In 1829, the temple was rebuilt and expanded due to large donations
made by Nguyễn Văn Hiệp and Nguyễn Văn Tâm. The temple was later
refurbished further in the late 19th century and also in the 20th
century.[1]

From the road to the entrance of the temple, there are 100 steps up
the side of the hill. At the entrance is a large arched triple gate. At
the front of the temple, there are inscriptions of verses on the wall.
In front of the temple is a statue of Avalokiteshvara bodhisattva, erected in 1963.[1]

Inside the highly decorated main hall is a historic statue of Amitabha Buddha. There is also a stupa behind the main hall where a sample of the relics of Gautama Buddha are enshrined.[1]

In present times, Bửu Long mountain has become an important tourist and historical attraction of Dong Nai Province. In the surrounding area, there are further stupas and statues which depict three key moments in the life of Gautama Buddha: his birth as Prince Siddhartha at Lumbini, his enlightenment under the bodhi tree at Bodh Gaya and the entering into nirvana at Kusinara.[1]

    •    One-Pillar Pagoda

http://en.wikipedia.org/wiki/One-Pillar_Pagoda

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One Pillar Pagoda, Hanoi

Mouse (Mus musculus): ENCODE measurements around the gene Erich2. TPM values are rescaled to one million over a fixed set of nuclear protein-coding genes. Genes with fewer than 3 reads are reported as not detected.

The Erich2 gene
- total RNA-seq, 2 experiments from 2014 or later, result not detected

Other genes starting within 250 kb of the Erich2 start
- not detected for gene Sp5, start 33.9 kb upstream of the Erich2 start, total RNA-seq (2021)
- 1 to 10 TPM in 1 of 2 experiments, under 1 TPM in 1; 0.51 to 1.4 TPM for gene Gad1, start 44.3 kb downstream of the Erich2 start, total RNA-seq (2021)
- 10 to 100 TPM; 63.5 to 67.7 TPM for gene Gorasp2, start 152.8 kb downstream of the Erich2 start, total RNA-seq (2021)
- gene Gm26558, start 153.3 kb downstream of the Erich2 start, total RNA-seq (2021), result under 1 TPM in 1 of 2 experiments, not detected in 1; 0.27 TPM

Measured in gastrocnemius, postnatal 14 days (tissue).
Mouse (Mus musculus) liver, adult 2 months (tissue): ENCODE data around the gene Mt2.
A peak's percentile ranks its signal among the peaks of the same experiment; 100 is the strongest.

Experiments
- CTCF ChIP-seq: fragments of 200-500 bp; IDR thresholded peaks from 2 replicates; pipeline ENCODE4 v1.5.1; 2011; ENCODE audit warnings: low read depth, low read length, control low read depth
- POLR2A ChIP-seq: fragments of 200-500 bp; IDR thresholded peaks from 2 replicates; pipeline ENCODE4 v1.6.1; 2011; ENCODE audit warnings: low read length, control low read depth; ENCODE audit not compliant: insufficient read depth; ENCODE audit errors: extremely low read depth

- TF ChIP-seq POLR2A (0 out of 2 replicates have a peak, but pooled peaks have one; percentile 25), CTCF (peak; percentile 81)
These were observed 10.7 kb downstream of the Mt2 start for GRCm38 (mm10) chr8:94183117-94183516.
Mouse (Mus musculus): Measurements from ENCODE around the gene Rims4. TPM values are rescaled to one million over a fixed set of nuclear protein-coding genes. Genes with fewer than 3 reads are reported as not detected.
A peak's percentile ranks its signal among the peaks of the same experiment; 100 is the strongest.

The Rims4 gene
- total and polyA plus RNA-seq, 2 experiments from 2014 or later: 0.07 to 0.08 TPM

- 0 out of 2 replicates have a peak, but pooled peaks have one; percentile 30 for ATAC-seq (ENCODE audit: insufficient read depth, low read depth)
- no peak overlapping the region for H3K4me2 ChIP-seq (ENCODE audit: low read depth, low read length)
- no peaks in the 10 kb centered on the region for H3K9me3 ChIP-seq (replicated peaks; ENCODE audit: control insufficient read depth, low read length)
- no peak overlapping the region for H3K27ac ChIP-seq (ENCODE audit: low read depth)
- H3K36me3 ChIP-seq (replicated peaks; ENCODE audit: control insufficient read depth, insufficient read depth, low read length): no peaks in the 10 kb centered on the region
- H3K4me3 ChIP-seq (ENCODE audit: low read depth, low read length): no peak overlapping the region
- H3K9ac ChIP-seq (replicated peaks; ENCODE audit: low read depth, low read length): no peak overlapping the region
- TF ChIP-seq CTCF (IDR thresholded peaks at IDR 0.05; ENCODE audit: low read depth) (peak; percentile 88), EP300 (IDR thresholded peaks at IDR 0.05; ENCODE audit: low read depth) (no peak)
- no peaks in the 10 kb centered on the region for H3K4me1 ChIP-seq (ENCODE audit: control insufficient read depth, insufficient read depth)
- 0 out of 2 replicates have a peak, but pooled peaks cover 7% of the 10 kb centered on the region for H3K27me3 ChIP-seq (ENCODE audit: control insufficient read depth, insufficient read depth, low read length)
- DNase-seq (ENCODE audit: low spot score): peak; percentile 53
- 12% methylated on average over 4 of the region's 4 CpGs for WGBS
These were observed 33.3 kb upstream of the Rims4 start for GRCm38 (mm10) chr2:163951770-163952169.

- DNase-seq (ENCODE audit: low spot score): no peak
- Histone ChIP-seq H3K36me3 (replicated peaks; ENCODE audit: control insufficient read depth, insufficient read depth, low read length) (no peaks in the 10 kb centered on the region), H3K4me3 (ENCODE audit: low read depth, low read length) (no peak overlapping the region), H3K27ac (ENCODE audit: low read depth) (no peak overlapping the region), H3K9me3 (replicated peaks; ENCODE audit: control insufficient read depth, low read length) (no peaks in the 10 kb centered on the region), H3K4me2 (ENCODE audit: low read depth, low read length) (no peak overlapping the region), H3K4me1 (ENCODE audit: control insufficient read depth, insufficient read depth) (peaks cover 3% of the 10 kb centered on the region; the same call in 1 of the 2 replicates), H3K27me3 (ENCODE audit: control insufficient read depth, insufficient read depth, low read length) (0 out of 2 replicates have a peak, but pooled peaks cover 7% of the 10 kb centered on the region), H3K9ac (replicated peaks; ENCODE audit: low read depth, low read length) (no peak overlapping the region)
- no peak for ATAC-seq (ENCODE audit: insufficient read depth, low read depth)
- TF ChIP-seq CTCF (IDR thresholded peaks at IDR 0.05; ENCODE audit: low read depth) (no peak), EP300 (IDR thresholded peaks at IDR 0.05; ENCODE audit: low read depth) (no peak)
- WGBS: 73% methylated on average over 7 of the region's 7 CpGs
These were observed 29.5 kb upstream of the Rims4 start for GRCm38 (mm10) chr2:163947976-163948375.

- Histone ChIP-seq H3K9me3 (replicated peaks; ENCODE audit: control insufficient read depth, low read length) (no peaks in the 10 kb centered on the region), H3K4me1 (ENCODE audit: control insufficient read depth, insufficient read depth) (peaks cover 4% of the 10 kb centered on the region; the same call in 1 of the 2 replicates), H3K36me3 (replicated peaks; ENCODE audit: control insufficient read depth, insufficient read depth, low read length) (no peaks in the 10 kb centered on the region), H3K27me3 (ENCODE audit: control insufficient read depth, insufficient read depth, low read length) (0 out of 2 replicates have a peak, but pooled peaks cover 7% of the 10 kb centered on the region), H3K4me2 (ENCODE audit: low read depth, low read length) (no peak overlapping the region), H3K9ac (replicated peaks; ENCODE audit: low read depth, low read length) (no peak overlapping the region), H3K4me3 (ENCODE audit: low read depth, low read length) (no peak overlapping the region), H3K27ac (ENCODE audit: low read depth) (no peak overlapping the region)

Steps leading up to the pagoda

Small shrine devoted to the Boddhisatva of Mercy inside the pagoda

The One Pillar Pagoda (Vietnamese: Chùa Một Cột, formally Diên Hựu tự 延祐寺 or Liên Hoa Đài 蓮花臺) is a historic Buddhist temple in Hanoi, the capital of Vietnam. It is regarded alongside the Perfume Temple, as one of Vietnam’s two most iconic temples.[1]

The temple was built by Emperor Lý Thái Tông, who ruled from 1028 to 1054. According to the court records, Lý Thái Tông was childless and dreamt that he met the bodhisattva Avalokiteshvara, who handed him a baby son while seated on a lotus
flower. Lý Thái Tông then married a peasant girl that he had met and
she bore him a son. The emperor constructed the temple in gratitude for
this in 1049,[1]
having been told by a monk named Thiền Tuệ to build the temple, by
erecting a pillar in the middle of a lotus pond, similar to the one he
saw in the dream.[2]

The temple was located in what was then the Tây Cấm Garden in Thạch
Bảo, Vĩnh Thuận district in the capital Thăng Long (now known as Hanoi).